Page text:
You are here: Home / Projects / Identifying the origin of yellow floating heart, Nymphoides peltata

Identifying the origin of yellow floating heart, Nymphoides peltata

Yellow floating heart, Nymphoides peltata, was introduced in North America in the late 19th century as an ornamental plant. Since its introduction, it has steadily spread and been repeatedly introduced across the United States and parts of Canada. Where introduced, yellow floating heart can outcompete native vegetation and phytoplankton, and reduce oxygen in the water. In this project, CABI is helping to identify which area(s) in Eurasia Nymphoides peltata was introduced from to North America and is conducting surveys for potential biological control agents in Europe.

Project Overview

So, what’s the problem

Nymphoides peltata is a floating-leaved plant native to Eurasia which has been present in the USA since 1882. It occurs in at least 27 states in all regions of the USA and has also been recorded in several provinces in Canada.

Where the plant occurs in Europe, it is widespread, but it is not clear whether it is truly native or naturalized. In contrast, it is widely accepted that it is native to Asia.

The plant is considered harmful because of its potential to form dense mats. Impacts from dense infestations come from the competition with beneficial species for nutrients, shading of submersed species, reduction of dissolved oxygen, reduced habitat quality for aquatic animals, reduced boating and recreational access, and reduced water flow.

One method of controlling this invasive plant could be biological control using specialist natural enemies from its native range.

What is this project doing?

In this project, CABI helped to clarify the origin of N. peltata in the USA by collecting leaf samples from Europe and Western Asia and sending them to our U.S. collaborators for molecular analysis. In addition, literature and field surveys were conducted to identify potential biological control agents for further study.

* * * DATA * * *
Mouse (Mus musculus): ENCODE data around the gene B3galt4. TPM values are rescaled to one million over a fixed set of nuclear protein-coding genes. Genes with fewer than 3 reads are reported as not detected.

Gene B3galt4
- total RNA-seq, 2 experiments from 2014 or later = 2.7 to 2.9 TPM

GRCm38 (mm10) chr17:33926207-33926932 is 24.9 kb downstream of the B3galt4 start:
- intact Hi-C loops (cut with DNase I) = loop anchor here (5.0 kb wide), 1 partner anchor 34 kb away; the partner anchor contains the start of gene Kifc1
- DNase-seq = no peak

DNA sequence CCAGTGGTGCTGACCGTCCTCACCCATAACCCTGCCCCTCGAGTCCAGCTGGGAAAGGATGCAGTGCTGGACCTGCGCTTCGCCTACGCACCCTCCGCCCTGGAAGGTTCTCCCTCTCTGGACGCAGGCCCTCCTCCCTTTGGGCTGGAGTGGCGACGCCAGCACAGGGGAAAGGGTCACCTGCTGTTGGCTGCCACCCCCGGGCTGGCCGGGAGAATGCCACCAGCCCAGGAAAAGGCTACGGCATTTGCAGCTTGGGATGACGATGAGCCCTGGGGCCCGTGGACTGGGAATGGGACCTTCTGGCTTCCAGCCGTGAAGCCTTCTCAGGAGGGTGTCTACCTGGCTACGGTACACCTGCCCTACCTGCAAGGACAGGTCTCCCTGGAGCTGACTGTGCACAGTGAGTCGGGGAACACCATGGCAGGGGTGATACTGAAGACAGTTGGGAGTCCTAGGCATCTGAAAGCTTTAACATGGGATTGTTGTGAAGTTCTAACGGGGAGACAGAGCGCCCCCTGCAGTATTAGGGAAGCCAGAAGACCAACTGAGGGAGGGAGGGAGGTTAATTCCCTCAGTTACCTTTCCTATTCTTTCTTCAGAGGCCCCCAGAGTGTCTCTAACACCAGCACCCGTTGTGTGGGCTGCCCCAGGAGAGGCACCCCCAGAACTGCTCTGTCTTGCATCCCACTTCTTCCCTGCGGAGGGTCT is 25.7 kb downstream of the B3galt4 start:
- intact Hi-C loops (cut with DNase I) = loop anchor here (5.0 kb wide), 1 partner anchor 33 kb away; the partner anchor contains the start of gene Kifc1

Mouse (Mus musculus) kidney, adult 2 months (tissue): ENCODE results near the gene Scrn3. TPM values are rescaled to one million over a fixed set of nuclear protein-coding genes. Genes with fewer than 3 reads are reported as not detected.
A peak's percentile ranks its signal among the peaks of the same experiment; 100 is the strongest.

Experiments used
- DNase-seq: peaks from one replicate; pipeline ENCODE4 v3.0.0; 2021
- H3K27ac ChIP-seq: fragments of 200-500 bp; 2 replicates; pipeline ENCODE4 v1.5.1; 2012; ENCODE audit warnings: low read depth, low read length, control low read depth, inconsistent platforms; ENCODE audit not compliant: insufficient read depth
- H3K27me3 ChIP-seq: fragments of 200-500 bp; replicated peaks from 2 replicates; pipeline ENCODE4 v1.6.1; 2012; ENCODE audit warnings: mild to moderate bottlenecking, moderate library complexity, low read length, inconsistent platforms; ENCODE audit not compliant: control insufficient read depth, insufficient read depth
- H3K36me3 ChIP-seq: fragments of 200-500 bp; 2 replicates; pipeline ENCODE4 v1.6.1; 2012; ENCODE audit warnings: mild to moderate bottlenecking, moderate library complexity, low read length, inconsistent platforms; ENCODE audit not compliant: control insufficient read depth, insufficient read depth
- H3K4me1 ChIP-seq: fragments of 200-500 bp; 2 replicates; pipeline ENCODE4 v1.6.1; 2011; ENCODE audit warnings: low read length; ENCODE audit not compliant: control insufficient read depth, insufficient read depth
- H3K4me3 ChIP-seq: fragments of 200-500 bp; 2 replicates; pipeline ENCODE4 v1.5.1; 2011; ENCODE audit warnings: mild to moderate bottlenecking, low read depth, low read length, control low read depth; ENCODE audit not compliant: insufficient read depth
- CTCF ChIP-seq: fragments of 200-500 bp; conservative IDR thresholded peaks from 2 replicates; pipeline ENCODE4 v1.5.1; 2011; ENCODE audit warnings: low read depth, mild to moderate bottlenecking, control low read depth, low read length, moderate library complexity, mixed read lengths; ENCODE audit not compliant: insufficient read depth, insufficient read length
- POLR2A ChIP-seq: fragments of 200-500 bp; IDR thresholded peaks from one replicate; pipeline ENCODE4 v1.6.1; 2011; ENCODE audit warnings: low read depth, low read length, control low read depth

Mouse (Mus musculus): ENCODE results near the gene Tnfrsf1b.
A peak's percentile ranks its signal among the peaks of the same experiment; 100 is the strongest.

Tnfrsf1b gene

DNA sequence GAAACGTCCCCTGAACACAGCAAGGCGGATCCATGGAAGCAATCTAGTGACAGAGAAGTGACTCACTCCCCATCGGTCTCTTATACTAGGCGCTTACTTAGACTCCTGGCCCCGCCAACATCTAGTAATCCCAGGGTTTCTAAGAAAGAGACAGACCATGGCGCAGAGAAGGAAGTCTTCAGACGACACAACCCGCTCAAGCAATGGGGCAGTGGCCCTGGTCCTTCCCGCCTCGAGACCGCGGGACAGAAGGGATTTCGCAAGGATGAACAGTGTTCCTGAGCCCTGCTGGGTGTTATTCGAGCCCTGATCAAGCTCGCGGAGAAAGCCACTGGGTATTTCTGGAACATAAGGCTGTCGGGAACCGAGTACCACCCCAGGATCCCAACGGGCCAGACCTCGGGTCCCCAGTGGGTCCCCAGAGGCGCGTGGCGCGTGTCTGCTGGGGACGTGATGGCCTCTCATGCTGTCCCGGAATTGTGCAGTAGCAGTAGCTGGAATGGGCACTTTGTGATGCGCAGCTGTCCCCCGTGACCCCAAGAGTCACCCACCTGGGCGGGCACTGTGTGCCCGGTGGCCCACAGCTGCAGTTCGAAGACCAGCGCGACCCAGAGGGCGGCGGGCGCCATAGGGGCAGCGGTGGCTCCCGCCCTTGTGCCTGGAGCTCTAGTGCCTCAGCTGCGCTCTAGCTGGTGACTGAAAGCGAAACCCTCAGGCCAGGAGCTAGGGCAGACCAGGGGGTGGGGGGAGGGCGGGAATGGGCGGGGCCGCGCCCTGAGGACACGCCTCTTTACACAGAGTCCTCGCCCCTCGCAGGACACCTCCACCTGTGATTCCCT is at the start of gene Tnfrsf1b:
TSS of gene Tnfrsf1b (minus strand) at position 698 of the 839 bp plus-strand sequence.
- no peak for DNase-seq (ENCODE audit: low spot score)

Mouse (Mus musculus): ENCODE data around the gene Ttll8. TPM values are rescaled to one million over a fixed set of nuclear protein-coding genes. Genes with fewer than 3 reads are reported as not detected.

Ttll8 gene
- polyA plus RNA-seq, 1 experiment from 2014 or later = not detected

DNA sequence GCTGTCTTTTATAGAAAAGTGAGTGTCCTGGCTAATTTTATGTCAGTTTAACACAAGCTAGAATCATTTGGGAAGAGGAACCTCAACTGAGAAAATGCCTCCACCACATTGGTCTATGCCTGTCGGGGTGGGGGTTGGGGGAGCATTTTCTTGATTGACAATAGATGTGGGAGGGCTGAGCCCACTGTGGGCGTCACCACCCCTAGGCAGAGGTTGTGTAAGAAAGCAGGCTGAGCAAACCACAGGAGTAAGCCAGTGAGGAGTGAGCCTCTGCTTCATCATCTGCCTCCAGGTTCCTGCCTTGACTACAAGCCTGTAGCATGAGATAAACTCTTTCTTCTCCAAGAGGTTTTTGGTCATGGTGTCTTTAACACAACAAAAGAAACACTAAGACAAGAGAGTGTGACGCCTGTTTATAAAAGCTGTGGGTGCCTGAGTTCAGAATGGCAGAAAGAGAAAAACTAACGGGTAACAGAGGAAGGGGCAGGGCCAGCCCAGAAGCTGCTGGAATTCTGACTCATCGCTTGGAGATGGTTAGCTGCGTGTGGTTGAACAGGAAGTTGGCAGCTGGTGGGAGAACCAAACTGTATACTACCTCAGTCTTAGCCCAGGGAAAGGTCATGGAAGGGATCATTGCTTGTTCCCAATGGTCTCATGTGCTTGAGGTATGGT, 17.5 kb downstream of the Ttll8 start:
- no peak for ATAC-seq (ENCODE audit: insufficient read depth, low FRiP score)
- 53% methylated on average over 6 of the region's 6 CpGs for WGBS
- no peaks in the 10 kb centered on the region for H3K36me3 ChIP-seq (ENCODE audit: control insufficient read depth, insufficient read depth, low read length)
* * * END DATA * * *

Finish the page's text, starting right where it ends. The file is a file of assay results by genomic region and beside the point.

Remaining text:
Between 2019 and 2021, sites in Switzerland, Hungary, Germany, the Netherlands, Italy, Romania and Kazakhstan were surveyed for the plant and dried leaf samples were sent to the USA for molecular characterisation. Dissections of plants from a subset of these sites did not reveal a great amount of herbivory.

No monophagous herbivores are recorded from N. peltata in the European or Russian literature. However, in China, the weevil Bagous charbinensi is only reported from N. peltata and may therefore have potential as a biological control agent for N.peltata. In addition, there are two pathogenic fungi (Septoria villarsiae and Uromyces nymphoidis) that are reported as specific on N. peltata in the European literature. While S. villarsiae is very common in Europe and was found on the majority of the sites that were surveyed, we were not able to find U. nymphoides, despite a targeted survey in the Danube delta in Romania. Septoria villarsiae has recently been found in the USA, which should facilitate its use in controlling N. peltata.

Project Manager

Sonja Stutz

Research Scientist, Weed Biological Control

Rue des Grillons 1, 2800 Delémont, Switzerland